The ETIAS authorisation will last for three years (after which it will need to be renewed for future visits), or until the holder’s passport expires (whichever is sooner). It will cost €7 for people aged 18 to 70. However, it will be free for under-18s and over-70s.
UK nationals and their family members who have rights to reside in the EU under the Withdrawal Agreement (ie they were resident in an EU Member State at the end of the Brexit transition period on 31 December 2020) are exempt from ETIAS. They can travel to other EU/Schengen countries without an ETIAS authorisation as long as they hold documents proving their status.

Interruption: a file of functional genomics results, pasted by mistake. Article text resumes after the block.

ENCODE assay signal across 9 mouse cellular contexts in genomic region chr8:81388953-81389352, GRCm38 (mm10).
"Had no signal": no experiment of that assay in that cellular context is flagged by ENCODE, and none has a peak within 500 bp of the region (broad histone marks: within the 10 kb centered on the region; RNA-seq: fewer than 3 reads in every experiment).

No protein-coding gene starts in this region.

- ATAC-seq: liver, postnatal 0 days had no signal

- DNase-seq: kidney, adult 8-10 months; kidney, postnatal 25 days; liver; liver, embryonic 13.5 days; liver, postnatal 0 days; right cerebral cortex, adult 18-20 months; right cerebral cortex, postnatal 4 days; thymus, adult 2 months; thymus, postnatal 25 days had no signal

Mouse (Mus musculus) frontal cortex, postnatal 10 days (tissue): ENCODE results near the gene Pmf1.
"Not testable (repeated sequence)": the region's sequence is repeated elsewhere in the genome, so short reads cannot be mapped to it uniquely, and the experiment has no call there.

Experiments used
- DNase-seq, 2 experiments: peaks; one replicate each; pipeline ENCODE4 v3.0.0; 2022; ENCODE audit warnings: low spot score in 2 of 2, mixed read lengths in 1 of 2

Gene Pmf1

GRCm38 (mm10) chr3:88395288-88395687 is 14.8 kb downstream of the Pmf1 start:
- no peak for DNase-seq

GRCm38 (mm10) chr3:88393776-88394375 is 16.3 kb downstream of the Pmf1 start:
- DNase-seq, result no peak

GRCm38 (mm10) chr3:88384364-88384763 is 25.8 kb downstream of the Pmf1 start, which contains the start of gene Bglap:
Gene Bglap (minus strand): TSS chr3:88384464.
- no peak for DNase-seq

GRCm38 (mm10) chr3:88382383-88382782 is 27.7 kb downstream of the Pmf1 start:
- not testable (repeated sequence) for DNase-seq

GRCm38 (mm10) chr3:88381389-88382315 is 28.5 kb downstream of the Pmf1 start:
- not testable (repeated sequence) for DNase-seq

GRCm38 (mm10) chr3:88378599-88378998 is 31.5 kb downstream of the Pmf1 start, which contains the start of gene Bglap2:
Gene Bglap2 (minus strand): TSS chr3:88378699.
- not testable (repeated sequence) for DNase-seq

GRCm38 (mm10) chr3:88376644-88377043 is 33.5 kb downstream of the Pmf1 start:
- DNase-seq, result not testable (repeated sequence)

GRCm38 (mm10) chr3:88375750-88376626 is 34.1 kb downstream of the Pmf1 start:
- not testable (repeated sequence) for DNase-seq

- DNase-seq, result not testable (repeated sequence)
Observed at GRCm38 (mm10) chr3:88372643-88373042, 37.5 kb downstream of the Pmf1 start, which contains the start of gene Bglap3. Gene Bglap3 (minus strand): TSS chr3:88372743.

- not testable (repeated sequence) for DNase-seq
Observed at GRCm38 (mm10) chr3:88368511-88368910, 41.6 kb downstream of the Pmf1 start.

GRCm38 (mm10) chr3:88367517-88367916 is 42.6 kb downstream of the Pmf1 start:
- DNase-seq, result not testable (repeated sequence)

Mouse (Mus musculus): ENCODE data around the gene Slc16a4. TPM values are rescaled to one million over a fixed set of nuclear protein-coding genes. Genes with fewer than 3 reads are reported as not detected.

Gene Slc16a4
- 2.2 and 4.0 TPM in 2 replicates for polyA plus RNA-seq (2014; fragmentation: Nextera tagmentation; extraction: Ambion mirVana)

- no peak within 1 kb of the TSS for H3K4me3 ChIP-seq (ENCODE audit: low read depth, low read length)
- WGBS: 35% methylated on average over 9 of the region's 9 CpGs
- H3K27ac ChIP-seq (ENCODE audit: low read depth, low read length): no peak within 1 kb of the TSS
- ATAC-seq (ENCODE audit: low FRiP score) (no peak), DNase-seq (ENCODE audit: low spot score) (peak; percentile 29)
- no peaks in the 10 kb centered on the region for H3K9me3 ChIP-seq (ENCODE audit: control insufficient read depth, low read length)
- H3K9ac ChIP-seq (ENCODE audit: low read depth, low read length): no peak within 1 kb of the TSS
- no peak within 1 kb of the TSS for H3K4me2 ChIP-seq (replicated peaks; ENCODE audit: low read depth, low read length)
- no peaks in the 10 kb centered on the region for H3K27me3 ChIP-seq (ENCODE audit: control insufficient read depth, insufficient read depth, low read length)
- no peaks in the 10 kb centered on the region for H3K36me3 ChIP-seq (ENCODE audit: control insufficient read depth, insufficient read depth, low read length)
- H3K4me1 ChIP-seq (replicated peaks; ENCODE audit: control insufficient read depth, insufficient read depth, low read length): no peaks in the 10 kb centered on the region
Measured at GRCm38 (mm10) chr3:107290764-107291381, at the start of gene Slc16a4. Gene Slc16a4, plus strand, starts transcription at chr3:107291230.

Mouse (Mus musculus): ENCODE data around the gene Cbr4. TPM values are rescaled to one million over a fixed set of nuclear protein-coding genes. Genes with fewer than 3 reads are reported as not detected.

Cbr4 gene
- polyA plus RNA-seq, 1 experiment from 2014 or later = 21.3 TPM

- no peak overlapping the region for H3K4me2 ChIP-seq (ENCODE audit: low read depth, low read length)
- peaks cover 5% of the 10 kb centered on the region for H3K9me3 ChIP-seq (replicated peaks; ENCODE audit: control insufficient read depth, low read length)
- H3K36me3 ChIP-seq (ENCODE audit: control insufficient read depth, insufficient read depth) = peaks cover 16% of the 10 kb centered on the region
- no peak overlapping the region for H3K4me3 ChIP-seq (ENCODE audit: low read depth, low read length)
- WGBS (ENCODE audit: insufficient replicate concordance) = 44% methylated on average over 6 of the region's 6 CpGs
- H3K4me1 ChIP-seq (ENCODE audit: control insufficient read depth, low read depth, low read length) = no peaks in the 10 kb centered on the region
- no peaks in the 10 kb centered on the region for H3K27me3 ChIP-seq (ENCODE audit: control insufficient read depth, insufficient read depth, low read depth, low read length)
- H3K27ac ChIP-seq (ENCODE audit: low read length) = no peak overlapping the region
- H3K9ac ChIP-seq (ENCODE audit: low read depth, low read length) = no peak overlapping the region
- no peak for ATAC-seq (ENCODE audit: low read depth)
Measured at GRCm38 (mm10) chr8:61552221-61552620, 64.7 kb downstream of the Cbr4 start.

Other non-EU nationals are also exempt if they are holders of resident permits for any country using ETIAS.
The ETIAS system is similar to the ESTA system for travel to the USA, where visitors pay a one-off fee (currently $21) for a travel authorisation which lasts for two years.
The UK Government is also introducing a similar system for non-UK travellers to the UK, the Electronic Travel Authorisation. It plans to implement this system by the end of 2024.
Further information on issues relating to travel to the EU, short-stays and living and working in the EU can be found in the Commons Library briefing paper, After Brexit: Visiting, working, and living in the EU.
For further details on the UK’s Electronic Travel Authorisation system, see House of Commons Library, Electronic travel authorisations: what’s the ETA?, 24 April 2023